U.S. mission dioceses prepare youth, young adults for leadership roles

Altar servers listen during Mass at St. Jerome Catholic Church in Jerome, Idaho. Catholic leaders say if there is to be a strong 22nd-century mission church, the mission church of the 21st century must foster solid Catholic values among the young and teach them how the faith will enrich their lives. (CNS/Chaz Muth)

Altar servers listen during Mass at St. Jerome Catholic Church in Jerome, Idaho. Catholic leaders say if there is to be a strong 22nd-century mission church, the mission church of the 21st century must foster solid Catholic values among the young and teach them how the faith will enrich their lives. (CNS/Chaz Muth)

(Last in a series)

By Chaz Muth
Catholic News Service

BOISE, Idaho (CNS) — It was early on a Sunday morning near Jerome, Idaho, and Esmeralda Orozco was busy helping her daughters get ready for church.

“We want you to look nice,” Orozco said to one of her girls as she brushed her long, dark hair.

She said her daughter’s appearance was especially important that morning because she was getting ready to be an altar server for Mass at nearby St. Jerome Catholic Church.

Orozco believes it’s her duty as a parent and as a Catholic to prepare her children to be future leaders in the church.

She and her husband, Jorge, both play principal roles at their parish. She is an extraordinary minister of holy Communion; he plays the organ and operates the audiovisual apparatuses. Both volunteer in other ways in their faith community, having served on various boards and committees.

So now they are laying the foundation for their children to do the same by getting them involved in the church as young as possible.

It’s not enough for them just to go to Mass and religion class, it’s their duty as Catholics to serve the church as well, Orozco told Catholic News Service.

These are the kinds of values that will help secure the future of U.S. Catholic home mission dioceses, said Boise Bishop Peter F. Christensen, who is the former chair of the U.S. bishops’ Subcommittee on Catholic Home Missions.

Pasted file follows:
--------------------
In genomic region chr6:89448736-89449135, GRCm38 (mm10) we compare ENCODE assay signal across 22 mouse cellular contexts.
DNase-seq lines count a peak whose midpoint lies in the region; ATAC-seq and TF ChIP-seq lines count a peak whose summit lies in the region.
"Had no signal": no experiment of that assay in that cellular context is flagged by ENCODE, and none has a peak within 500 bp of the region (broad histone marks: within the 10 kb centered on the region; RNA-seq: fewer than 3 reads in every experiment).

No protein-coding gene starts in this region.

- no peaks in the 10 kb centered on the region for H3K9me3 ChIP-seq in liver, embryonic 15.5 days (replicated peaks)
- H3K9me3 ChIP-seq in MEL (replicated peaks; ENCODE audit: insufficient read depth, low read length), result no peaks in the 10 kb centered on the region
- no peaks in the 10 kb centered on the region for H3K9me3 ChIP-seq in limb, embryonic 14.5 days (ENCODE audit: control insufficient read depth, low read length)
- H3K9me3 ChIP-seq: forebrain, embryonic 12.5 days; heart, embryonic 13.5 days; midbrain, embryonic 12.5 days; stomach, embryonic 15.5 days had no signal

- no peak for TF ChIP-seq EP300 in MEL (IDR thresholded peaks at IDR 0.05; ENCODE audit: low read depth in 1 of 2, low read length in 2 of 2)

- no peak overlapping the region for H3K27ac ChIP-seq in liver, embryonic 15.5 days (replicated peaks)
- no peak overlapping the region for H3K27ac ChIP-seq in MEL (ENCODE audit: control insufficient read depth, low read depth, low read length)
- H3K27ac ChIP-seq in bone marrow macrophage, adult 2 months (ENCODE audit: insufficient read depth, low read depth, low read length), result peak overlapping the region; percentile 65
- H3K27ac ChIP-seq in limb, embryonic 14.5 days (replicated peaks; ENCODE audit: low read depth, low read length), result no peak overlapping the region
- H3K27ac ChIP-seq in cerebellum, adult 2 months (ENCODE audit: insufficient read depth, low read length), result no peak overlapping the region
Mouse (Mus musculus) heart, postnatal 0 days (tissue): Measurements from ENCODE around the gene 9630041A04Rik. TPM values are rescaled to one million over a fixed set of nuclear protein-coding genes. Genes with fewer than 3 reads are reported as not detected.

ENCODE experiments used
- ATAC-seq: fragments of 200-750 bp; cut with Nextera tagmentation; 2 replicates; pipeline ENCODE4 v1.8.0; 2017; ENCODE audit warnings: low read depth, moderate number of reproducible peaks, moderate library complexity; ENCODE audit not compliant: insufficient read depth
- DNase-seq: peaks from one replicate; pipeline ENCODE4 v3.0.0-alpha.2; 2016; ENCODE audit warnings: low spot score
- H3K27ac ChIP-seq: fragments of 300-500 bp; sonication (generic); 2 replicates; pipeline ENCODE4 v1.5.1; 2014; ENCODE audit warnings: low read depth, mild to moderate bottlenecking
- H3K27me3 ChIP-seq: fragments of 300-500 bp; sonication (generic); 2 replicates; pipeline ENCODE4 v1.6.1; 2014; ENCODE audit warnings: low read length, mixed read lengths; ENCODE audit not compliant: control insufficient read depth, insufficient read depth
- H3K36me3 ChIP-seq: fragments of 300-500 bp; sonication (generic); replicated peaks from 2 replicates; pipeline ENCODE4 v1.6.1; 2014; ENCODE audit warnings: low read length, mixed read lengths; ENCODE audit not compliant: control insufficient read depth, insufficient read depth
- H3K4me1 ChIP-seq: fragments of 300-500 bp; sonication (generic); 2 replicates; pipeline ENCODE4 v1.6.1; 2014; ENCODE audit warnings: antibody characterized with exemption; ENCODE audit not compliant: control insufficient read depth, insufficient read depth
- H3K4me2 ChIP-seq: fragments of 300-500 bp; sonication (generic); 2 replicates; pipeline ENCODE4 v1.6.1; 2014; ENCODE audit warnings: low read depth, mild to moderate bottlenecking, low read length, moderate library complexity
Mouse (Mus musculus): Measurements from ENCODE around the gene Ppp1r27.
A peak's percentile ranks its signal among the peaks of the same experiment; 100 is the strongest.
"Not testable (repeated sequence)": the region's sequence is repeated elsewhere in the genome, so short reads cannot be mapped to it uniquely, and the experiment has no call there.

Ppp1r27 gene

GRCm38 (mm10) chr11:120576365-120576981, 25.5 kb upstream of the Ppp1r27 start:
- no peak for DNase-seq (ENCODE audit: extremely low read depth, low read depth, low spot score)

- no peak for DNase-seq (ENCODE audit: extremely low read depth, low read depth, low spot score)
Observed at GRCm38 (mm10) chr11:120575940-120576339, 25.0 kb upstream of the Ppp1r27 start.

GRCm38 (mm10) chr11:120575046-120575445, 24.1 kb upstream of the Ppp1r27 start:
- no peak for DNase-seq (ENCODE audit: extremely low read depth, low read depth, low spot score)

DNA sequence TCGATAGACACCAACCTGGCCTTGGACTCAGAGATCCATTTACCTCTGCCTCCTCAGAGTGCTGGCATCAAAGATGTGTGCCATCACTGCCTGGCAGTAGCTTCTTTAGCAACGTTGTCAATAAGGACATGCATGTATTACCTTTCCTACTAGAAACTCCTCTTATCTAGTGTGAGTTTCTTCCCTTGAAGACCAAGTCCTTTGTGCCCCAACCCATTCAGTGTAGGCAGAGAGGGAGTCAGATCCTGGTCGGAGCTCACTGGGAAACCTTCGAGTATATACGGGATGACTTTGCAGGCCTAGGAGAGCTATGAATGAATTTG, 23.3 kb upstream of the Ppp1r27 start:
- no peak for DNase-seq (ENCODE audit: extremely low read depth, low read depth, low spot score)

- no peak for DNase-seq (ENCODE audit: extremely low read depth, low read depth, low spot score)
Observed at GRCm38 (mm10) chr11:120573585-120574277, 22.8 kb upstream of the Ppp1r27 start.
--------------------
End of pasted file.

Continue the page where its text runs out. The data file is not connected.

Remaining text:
If there is to be a strong 22nd-century mission church, the mission church of the 21st century must foster solid Catholic values among the young and teach them how the faith will enrich their lives, Bishop Christensen said.

The U.S. church has traditionally done this in its Catholic schools. However, there tends to be fewer of them in home mission dioceses, he said.

For instance, the statewide Diocese of Boise has only 13 Catholic grade schools and one Catholic high school.

So, with help of the funding from the Catholic Home Missions Appeal, the diocese has focused on programs that engage the next generation of Catholics through youth ministry in the parishes, campus ministry at the colleges, marriage preparation for young adults and marriage enrichment to help newlyweds build a strong foundation for a lasting relationship.

“The sad reality is that society, be it Catholic or secular, is divorcing at a 50 percent rate and it’s just a little bit less than that within the church,” said Jerome Cabeen, director of the Office of Family Life Ministry in the Diocese of Beaumont, Texas, another of the country’s mission dioceses. “So, you really encourage these younger couples to look at these couples who have been married 60 years and really emulate some of the things that they did.”

It also is important to reach out to the younger generation who are Catholic in name only but have no meaningful involvement with the church, said Beaumont Bishop Curtis J. Guillory during an interview with CNS.

Bishop Guillory has been trying to meet with young couples and singles who attend Mass to find out what spiritual needs they have that the church is not meeting.

Then he asks them, “How do you advise us to evangelize your peer group, your companions?”

“I’ve found that to be very enriching and very inspiring,” Bishop Guillory said. “Those who remain in the church are very committed … and they want to bring others.”

The growing Latino presence in the country’s mission dioceses has been “a positive influence among all of the faithful, but especially the young people,” Bishop Christensen said.

“For most of the Latinos, it’s not just an hour of church on Sunday,” he said. “The parish is often at the center of their lives. It’s where they worship, but it’s also where they have built their social life.

“They receive a lot from the church, but they give so much back in all of the work they do in the church,” Bishop Christensen said. “The young people are seeing this. It’s a great witness.”

What these mission dioceses also need from the young is a total commitment to the church through vocations, because there are just not enough priests to serve each and every faith community exclusively, said Lynne Green, a parishioner of Good Shepherd Catholic Church in Driggs, Idaho.

Many priests are in charge of more than one parish, sometimes as many as four, she pointed out.

“We need priests. People need to raise their sons to be priests,” said Green, whose daughter is a vowed religious sister. “More deacons would help, too.”

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Contributing to this story was Tyler Orsburn in Beaumont.

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Follow Chaz Muth on Twitter: @Chazmaniandevyl.

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